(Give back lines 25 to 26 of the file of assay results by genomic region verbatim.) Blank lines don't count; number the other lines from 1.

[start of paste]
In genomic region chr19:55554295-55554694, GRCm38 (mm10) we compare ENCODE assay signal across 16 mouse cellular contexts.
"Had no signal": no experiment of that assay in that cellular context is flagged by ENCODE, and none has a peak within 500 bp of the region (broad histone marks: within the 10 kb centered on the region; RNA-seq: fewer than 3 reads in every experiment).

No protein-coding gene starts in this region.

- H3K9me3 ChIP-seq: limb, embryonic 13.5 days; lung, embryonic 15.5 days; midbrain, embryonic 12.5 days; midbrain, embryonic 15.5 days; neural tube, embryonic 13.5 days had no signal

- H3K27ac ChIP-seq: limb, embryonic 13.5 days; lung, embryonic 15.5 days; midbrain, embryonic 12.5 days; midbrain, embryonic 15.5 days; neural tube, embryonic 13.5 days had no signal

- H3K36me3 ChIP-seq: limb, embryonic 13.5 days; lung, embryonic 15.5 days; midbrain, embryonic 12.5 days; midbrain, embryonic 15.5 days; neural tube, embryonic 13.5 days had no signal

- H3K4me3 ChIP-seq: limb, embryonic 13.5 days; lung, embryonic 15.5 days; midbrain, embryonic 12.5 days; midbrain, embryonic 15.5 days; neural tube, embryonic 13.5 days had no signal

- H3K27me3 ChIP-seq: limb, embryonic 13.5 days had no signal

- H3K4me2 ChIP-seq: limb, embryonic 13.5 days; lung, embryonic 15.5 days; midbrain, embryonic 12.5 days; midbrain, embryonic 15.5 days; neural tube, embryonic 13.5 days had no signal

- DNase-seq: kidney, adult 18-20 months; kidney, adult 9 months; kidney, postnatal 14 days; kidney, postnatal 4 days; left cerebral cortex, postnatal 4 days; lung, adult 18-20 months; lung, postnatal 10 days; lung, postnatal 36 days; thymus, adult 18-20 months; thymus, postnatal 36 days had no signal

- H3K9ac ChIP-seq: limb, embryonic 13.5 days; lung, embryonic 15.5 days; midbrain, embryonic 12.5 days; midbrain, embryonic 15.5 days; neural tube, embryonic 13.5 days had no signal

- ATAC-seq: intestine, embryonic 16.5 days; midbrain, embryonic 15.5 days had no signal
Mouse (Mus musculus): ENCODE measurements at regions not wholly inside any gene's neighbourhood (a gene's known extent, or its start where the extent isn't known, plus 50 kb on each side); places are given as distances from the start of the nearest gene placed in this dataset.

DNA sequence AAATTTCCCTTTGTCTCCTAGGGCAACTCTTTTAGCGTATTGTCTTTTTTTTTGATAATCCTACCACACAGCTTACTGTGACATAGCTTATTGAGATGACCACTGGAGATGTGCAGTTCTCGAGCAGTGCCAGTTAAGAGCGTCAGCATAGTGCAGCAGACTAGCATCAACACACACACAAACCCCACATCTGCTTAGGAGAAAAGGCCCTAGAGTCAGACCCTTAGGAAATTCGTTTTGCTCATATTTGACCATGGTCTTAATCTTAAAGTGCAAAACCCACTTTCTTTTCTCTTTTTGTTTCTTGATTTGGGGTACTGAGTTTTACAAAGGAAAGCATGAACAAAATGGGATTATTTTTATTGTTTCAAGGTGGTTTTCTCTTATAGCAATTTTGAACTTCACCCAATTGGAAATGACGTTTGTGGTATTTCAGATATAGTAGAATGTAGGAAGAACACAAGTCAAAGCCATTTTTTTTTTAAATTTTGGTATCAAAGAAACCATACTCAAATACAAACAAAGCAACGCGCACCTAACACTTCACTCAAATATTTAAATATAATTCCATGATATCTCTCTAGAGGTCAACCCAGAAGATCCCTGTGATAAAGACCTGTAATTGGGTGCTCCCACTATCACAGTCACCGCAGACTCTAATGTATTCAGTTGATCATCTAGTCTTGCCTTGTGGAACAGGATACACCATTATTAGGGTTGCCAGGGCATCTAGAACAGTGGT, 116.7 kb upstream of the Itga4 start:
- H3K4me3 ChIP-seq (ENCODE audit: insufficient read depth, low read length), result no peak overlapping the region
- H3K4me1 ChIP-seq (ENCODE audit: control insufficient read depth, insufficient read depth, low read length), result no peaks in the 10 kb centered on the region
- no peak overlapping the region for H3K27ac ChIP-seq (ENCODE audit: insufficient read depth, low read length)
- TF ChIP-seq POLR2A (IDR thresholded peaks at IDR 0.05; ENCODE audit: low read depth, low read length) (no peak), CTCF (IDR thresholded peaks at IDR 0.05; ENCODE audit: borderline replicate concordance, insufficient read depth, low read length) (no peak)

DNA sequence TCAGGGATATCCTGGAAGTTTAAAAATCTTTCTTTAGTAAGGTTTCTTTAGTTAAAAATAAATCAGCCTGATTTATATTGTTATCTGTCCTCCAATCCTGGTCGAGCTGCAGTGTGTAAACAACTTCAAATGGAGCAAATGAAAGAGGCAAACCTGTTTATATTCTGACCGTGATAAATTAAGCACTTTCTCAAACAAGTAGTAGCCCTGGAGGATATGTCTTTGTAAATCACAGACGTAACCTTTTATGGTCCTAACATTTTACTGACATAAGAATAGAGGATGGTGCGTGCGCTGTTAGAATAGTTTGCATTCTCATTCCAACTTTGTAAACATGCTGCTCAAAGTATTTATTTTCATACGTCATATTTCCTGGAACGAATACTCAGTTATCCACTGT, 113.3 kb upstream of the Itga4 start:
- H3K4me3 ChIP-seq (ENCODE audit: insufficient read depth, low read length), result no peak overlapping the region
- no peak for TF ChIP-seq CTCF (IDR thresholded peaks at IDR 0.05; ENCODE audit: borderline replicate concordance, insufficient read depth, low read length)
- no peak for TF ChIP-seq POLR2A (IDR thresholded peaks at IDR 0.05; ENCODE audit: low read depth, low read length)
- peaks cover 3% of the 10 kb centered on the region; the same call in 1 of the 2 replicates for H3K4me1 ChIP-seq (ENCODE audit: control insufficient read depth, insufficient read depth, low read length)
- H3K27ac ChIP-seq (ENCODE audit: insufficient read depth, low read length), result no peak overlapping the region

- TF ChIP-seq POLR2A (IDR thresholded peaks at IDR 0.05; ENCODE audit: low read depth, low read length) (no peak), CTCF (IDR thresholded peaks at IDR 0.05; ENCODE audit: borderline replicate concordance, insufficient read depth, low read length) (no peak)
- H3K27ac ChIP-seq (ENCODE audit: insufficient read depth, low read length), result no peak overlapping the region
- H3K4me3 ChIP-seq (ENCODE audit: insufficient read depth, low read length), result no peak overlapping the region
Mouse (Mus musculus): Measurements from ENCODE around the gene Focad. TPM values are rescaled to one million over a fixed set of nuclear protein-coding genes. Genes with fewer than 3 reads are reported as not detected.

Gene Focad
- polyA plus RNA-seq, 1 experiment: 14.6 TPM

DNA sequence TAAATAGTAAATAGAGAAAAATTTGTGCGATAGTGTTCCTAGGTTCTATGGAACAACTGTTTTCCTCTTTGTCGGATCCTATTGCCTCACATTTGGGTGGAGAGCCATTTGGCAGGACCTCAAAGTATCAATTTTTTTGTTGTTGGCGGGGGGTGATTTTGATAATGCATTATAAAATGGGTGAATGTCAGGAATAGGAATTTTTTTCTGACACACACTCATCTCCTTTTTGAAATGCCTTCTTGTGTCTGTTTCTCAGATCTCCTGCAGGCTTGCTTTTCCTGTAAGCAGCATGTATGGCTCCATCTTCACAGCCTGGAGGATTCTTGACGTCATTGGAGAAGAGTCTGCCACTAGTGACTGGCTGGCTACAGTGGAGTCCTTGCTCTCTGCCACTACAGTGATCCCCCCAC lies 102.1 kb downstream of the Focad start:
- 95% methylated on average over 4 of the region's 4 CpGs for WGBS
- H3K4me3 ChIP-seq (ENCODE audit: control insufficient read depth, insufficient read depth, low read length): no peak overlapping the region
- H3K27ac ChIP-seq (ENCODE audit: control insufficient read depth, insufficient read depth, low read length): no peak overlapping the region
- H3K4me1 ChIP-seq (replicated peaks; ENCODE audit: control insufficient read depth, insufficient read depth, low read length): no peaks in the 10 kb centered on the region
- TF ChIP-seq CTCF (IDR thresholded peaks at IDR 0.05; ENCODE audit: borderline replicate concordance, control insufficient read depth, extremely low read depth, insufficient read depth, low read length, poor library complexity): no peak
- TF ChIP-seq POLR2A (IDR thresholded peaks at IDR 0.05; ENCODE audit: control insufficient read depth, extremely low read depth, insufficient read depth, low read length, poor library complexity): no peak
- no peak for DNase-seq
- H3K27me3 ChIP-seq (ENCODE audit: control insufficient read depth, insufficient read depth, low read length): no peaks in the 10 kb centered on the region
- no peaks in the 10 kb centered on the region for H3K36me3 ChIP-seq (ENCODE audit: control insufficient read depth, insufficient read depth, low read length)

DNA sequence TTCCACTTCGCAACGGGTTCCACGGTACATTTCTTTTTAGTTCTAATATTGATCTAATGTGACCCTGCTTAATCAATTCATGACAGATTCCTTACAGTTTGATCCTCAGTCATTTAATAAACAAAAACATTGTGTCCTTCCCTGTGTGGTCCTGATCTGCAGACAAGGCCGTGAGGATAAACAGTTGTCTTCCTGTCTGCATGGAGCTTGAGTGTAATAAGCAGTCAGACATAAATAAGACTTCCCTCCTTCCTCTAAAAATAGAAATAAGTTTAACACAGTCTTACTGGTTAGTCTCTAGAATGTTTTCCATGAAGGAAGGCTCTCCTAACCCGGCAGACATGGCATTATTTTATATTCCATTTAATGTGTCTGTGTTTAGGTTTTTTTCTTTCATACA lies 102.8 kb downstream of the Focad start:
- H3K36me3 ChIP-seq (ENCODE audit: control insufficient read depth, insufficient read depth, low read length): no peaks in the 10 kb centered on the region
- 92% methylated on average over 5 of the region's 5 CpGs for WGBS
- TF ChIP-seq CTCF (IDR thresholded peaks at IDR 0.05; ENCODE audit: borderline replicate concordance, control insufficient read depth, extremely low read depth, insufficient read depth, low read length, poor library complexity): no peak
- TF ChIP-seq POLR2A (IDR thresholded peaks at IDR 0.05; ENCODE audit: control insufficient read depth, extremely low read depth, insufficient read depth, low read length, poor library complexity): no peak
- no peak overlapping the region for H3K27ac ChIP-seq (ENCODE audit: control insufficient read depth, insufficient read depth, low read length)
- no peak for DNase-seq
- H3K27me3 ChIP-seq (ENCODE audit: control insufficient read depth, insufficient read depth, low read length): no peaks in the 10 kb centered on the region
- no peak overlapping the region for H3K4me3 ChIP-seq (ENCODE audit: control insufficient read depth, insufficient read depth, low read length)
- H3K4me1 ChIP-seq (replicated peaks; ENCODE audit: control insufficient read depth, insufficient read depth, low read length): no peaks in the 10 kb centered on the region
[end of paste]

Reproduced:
- TF ChIP-seq POLR2A (IDR thresholded peaks at IDR 0.05; ENCODE audit: low read depth, low read length) (no peak), CTCF (IDR thresholded peaks at IDR 0.05; ENCODE audit: borderline replicate concordance, insufficient read depth, low read length) (no peak)
- H3K27ac ChIP-seq (ENCODE audit: insufficient read depth, low read length), result no peak overlapping the region